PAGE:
I found this motivating because it reminded me of why I write. I write to inspire people to go on living. The “telling of good deeds is like alms and charity; it is never lost labor, but always has its reward,” as Chandos’ Herald wrote to explain why he was writing a biography of Edward of Woodstock. So too I write about people, whose experiences overcoming adversity or discovering spiritual strength, can serve as inspiring examples to others.

However, the answer would have been very different if I had asked about what made a “best seller.” Best sellers have to be trendy, have to hit a collective nerve in society, appeal to current tastes, or focus on a current concern. A best seller tells us as much about the society in which it resonated as about the book itself. Today’s best seller is tomorrow’s dud, and few of us would even finish many of the books that were “best sellers” in other generations or cultures.
Every author needs to be clear about his/her objective. If the goal is to write a best seller, then it is very important to understand the market: what do people want to read about, how do they like it delivered, what length sells best, what genre is “in.” On the other hand, if the goal is a work of literature, then one can (perhaps should) ignore current trends and follow one’s inner compass.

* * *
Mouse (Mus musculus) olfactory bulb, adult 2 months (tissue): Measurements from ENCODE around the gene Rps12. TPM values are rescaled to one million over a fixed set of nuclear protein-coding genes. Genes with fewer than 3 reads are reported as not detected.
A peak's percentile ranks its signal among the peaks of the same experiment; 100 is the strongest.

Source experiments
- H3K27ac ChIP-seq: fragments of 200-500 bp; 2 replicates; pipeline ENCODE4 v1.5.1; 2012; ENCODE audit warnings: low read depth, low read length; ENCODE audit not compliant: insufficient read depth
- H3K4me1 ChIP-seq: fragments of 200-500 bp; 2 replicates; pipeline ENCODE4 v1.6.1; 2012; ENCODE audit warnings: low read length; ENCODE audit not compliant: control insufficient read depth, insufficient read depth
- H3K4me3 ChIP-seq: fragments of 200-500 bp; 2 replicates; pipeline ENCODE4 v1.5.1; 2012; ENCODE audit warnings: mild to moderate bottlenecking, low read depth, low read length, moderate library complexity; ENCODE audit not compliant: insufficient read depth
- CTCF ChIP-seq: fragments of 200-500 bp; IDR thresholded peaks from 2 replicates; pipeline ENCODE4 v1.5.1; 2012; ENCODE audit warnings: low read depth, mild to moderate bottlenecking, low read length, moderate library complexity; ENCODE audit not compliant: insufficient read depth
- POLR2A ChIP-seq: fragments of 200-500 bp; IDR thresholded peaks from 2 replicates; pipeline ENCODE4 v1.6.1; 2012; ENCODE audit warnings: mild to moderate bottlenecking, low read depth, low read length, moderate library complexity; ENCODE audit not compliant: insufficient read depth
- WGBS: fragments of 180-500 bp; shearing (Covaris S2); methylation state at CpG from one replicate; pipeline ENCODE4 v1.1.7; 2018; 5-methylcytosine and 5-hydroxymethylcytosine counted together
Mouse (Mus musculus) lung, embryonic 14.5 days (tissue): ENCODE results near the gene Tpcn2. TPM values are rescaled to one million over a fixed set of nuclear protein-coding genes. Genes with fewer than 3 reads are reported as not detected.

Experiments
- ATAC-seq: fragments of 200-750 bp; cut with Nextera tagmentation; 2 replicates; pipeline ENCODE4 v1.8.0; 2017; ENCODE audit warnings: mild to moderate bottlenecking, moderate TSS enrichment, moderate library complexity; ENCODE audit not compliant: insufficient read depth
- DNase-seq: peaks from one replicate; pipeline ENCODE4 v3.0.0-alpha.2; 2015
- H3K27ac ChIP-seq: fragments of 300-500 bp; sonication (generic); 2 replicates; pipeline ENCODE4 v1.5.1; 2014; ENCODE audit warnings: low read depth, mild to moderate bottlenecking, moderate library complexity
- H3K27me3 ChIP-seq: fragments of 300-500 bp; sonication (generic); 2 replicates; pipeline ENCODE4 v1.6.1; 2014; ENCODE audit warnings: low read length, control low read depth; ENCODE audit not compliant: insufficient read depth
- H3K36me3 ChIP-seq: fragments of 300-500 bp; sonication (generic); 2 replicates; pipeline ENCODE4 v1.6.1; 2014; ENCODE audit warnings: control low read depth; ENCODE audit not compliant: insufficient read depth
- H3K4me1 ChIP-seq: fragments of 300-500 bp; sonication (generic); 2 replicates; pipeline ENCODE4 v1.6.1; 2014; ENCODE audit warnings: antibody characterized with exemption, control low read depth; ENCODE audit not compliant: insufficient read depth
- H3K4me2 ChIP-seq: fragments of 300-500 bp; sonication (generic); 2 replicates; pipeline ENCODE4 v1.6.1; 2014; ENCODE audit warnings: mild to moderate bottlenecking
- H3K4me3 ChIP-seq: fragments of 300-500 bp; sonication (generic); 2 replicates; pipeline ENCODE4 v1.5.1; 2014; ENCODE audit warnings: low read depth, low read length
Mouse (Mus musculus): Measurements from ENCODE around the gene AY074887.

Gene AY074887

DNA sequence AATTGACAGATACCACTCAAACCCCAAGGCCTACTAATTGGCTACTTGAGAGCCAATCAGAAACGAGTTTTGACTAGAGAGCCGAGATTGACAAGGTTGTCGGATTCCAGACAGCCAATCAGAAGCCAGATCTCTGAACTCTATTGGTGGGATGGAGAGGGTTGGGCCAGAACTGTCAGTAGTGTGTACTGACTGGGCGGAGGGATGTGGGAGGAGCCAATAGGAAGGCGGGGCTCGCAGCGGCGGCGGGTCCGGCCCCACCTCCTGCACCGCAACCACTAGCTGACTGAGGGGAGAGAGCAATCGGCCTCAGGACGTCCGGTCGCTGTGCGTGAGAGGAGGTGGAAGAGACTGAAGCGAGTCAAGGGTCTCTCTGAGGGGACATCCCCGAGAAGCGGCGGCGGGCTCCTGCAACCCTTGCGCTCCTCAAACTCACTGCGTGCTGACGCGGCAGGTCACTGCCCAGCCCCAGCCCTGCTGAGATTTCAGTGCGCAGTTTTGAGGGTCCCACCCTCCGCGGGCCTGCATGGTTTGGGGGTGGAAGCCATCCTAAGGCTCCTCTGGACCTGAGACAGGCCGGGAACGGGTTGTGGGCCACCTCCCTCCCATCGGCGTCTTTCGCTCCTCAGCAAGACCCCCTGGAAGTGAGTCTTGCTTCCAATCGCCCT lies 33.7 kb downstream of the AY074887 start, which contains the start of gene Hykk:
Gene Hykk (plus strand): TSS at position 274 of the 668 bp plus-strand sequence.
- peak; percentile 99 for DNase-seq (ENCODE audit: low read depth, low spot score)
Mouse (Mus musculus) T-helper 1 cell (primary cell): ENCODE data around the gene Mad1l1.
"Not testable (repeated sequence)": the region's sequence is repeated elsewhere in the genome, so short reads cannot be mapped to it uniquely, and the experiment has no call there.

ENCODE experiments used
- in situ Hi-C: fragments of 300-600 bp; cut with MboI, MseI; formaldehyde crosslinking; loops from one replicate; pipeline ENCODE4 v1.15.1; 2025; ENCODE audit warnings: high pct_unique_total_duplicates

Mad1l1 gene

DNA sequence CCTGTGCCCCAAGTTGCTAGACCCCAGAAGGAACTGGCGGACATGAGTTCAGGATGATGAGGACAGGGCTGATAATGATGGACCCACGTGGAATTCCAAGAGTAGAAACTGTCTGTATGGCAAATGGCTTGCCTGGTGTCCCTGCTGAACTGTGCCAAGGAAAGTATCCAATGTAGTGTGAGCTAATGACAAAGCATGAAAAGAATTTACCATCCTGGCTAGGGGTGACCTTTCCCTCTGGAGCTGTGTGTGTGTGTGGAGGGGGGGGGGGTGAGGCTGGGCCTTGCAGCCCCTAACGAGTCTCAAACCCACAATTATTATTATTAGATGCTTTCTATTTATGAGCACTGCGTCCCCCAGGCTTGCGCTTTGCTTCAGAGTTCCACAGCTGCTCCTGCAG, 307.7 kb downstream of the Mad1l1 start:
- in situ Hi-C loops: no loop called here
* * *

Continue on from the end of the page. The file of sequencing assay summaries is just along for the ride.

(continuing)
Of course it can theoretically happen that one’s inner compass is in sync with current trends and a book written from the heart can also capture a mass audience.  Yet trying to serve two different masters at the same time is usually a formula for disaster. 
Therefore, I have decided that this year, as I write about a truly remarkable character, who I hope will be an inspiration to those few readers who discover him, I will close my hears to the clamor of the market and focus on my inner voice. This year, I want to write a good book, the best book possible – regardless of whether it will sell or not.